Saturday, January 12, 2013

Unscalable hacks

Recently I stumbled on the term "unscalable hack", in a blog post by Chris Dixon. This really struck a chord with me because it's a very important concept for many startups but I didn't have a term for it until I read Chris' post.

What exactly is an "unscalable hack"? Google doesn't return a lot of useful results and neither does Quora, so let me try to explain it. In the context of programming, using an unscalable hack means programming something in such a way that it works under very specific, limiting conditions (e.g. with very few concurrent users) but won't work with a larger number of users. The advantage of a solution like this is that it doesn't take a lot of time to develop so it saves you money and time, but the disadvantage is that it, well, doesn't scale and that you're accumulating technical debt.

In a business context, unscalable hacks are actions that you use to dramatically decrease time-to-market, solve chicken-egg-problems or overtake competitors, all the while knowing that you can't operate like this forever. In some cases the success of these hacks can be a make-or-break factor for a startup.

Marketplaces and social networks are particularly prone to these tactics since these types of businesses require you to reach a certain critical mass in order to be successful. Take an auction site as an example: As long as there aren't many buyers on the site, it's not attractive for sellers to list their items on it. And as long as there aren't many sellers, the site is not very useful for buyers. It's a classic chicken-egg-problem, and unscalable hacks can help you solve it.

Here are some examples of unscalable hacks that I'm aware of:

  • In the early days of PayPal, PayPal reportedly listed lots of products on eBay and made PayPal the only accepted payment option for these products. I don't know if it's a true story, but either way it's brilliant. :-)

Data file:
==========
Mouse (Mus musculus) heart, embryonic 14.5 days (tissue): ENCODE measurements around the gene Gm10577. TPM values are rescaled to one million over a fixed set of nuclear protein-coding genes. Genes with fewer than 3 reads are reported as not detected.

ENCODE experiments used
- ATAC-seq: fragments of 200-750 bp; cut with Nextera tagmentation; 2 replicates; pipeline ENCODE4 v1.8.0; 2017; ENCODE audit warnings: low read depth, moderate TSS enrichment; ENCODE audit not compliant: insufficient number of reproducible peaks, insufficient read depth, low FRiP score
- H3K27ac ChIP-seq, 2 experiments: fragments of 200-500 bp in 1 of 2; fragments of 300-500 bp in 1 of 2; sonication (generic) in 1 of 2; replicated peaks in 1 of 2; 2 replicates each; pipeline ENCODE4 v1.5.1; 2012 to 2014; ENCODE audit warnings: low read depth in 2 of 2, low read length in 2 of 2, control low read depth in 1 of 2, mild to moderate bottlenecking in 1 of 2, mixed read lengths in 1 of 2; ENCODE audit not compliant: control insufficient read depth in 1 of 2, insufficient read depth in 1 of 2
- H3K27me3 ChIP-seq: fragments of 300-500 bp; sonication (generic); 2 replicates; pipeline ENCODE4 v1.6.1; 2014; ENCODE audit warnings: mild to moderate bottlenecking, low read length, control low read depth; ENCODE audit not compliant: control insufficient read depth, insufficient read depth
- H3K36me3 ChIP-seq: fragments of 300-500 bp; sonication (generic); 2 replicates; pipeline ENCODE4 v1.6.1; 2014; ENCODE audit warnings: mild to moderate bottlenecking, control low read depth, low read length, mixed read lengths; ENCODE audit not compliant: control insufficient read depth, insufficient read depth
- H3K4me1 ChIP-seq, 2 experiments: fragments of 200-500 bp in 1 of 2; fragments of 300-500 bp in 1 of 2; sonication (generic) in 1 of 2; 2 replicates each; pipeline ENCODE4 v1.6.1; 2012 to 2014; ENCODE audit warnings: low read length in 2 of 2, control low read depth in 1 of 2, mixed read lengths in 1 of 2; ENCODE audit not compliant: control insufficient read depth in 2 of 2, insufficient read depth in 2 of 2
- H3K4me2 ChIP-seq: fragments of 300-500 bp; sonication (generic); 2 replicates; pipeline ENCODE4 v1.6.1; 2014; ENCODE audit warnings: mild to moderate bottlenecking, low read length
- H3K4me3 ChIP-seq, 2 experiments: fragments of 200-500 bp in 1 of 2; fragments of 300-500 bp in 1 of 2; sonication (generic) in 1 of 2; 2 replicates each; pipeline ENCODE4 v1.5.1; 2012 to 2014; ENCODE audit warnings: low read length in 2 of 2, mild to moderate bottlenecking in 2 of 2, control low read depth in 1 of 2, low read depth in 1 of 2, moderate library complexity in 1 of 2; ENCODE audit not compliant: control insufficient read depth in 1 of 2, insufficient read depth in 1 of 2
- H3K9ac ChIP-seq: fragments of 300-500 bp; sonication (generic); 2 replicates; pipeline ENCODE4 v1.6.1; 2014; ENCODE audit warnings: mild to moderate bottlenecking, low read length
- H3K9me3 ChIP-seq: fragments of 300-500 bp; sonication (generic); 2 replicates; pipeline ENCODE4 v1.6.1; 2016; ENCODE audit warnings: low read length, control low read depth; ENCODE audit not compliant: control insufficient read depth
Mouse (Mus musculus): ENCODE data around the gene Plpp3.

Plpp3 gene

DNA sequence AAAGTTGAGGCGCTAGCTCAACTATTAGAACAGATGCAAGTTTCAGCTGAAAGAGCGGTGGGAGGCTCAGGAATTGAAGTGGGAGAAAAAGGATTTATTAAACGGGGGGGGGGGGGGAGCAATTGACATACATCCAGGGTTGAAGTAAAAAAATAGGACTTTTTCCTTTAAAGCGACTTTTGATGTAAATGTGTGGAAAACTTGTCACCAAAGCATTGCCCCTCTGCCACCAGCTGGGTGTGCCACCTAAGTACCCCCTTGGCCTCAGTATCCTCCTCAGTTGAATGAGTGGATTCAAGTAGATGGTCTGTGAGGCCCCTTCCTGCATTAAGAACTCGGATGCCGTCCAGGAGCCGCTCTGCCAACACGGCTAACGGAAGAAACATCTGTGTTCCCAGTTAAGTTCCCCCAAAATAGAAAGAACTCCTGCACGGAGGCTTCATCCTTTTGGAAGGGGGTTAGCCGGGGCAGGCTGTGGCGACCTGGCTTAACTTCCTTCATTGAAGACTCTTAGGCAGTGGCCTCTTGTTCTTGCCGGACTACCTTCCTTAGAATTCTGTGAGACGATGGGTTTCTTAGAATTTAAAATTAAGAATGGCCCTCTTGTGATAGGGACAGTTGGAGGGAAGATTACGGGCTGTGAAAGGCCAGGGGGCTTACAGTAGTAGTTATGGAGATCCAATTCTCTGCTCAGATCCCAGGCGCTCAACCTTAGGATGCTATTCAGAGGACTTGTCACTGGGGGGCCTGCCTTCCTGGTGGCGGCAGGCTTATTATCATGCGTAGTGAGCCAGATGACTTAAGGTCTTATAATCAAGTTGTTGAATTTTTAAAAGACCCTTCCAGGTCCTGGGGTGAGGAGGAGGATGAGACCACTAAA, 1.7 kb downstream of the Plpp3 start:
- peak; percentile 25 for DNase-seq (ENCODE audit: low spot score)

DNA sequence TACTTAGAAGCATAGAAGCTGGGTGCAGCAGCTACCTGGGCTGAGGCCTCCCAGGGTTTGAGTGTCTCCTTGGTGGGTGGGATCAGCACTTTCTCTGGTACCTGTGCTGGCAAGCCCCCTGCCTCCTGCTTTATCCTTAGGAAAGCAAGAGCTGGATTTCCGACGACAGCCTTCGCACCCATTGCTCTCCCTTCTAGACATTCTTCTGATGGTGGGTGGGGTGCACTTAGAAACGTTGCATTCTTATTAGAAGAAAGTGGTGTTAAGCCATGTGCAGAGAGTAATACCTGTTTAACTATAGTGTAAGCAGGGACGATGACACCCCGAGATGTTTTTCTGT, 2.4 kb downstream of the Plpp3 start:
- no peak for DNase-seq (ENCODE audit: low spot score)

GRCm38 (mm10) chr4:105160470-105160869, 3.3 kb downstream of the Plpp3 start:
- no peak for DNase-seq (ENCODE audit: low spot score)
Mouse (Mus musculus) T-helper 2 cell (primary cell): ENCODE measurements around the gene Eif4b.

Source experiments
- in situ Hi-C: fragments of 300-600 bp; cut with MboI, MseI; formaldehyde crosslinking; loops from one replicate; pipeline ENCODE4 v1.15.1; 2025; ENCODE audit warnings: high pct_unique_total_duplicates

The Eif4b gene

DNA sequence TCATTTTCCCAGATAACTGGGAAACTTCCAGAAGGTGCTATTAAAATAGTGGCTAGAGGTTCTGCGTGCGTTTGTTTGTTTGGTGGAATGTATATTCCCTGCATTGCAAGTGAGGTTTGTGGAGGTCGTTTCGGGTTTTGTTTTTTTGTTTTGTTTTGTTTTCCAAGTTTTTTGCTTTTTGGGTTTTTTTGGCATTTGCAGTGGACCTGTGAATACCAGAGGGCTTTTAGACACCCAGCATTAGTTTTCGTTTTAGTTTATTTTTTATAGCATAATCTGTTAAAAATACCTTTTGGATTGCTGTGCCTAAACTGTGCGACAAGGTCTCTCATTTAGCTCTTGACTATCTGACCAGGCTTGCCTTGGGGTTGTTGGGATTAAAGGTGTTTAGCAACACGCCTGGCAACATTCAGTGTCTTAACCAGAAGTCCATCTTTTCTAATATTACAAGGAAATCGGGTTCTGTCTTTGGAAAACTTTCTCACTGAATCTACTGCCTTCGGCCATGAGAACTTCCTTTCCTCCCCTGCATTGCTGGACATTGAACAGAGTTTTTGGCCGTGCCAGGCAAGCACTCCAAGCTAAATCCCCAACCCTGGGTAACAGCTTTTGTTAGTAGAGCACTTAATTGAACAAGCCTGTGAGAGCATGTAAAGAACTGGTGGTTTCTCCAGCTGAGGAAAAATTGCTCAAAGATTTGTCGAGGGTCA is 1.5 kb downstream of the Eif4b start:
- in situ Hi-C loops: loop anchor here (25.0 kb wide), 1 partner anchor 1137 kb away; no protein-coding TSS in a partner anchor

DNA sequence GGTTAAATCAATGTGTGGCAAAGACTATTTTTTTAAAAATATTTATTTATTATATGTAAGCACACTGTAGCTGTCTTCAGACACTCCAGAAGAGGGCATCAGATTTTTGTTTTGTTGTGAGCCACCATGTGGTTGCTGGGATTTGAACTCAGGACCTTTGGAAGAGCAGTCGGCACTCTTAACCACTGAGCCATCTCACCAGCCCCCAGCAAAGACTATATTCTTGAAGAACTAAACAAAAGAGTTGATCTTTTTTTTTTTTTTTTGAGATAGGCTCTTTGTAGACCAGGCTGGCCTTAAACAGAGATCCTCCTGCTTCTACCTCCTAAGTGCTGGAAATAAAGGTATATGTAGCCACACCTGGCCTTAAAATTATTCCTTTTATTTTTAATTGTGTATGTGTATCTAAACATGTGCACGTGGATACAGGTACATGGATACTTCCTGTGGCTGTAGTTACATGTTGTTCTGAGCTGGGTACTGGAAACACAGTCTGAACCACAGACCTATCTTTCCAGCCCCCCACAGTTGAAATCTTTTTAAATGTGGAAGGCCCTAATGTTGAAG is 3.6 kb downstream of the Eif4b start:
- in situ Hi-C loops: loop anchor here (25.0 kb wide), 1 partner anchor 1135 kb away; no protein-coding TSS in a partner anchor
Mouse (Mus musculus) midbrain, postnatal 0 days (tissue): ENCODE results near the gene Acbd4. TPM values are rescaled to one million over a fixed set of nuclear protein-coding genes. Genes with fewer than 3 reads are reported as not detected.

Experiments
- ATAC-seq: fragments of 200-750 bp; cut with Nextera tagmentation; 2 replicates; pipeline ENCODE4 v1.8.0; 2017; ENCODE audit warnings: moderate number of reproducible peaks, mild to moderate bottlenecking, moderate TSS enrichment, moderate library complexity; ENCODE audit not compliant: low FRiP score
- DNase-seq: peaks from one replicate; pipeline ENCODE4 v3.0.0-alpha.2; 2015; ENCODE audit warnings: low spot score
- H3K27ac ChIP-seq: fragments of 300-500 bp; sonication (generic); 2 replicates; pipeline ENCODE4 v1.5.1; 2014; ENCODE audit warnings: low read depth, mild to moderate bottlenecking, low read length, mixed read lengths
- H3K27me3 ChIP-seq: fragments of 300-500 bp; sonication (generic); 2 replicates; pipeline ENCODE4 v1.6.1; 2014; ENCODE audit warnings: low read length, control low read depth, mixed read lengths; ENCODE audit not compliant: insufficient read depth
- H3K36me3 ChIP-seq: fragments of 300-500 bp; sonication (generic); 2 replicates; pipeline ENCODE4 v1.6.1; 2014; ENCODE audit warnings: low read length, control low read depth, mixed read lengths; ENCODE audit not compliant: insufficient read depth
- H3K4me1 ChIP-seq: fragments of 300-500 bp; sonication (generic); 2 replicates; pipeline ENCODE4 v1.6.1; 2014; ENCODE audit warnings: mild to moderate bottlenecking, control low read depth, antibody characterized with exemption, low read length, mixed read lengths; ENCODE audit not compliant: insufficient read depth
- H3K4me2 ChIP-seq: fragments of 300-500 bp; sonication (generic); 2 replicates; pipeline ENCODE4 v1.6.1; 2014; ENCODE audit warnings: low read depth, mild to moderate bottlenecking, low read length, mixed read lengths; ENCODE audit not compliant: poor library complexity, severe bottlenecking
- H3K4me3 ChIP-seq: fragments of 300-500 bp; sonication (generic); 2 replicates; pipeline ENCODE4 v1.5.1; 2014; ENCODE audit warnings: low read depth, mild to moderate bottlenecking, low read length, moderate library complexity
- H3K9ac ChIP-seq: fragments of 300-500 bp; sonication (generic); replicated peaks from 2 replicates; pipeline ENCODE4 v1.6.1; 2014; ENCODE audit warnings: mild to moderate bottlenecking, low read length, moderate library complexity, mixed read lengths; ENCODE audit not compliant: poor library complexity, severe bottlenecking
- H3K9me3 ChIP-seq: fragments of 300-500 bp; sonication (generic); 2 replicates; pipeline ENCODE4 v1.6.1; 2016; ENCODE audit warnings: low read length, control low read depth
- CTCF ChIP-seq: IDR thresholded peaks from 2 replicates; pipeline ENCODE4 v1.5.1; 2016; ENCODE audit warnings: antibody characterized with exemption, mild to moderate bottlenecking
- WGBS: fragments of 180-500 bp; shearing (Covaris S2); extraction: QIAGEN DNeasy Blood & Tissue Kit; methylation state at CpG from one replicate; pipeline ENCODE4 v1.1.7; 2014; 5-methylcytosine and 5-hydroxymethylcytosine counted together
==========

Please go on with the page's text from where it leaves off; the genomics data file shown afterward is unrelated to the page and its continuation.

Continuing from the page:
• AirBnB offers people who want to list their apartment on the site professional photo shootings of their apartment for free (maybe this actually isn't unscalable, I don't know).
  • Lead generation marketplaces which send free leads to the supply side in the beginning and generally invest a disproportionate amount of money and time into acquiring the first providers.
  • Mobile app creators who hope to start a virtuous circle by buying their way into the app store top listings.
  • In SaaS, a good unscalable hack is to spend huge amounts of time with your early users to turn them into happy users and evangelists.
Solving the chicken-egg problem that is inherent to marketplace-like models is so mission critical that it sometimes leads to unscalable hacks that are ethically highly questionable, for example dating sites that use faked profiles to attract people to their sites.
The oldest well-known unscalable hack, or maybe a close relative of it, is maybe to give away oil lamps and make money by selling the oil. :-) If you know any good ones from the more recent past I'd love to hear them!

7 comments:

Felix Haas said...

What is unscalable about giving away oil lamps and then selling the oil? Same goes for printers (almost free) and printer toner supply. Pretty scalable I'd say :)

Christoph Janz said...

Thank you for your comment, Felix!

It may indeed be scalable, but I think you'll need a price cartel for oil, and in case of the inkjet printers you need to make sure that 3rd party ink doesn't work with your printers. That might be hard to sustain long-term, which might make it a temporary hack with the goal of driving competition out of business. So, maybe a somewhat close relative to the other unscalable hacks mentioned above. :)

Manoj Ranaweera said...

Aren't these business strategies, rather than hacks? In one respect, you could argue that most business decisions are hacks of some kind.

Manoj Ranaweera said...

Aren't these business strategies, rather than hacks? In one respect, you could argue that most business decisions are hacks of some kind.

Thibaud said...

In the early days of Fotolia we had the idea to pay our photographers upfront to upload pictures on the website. It only lasted few weeks but it helped us a lot reaching the critical mass in 2006.

Christoph Janz said...

Loving it! Thanks Thibaud.

Christoph Janz said...

Manoj – agree, pure semantics. :)

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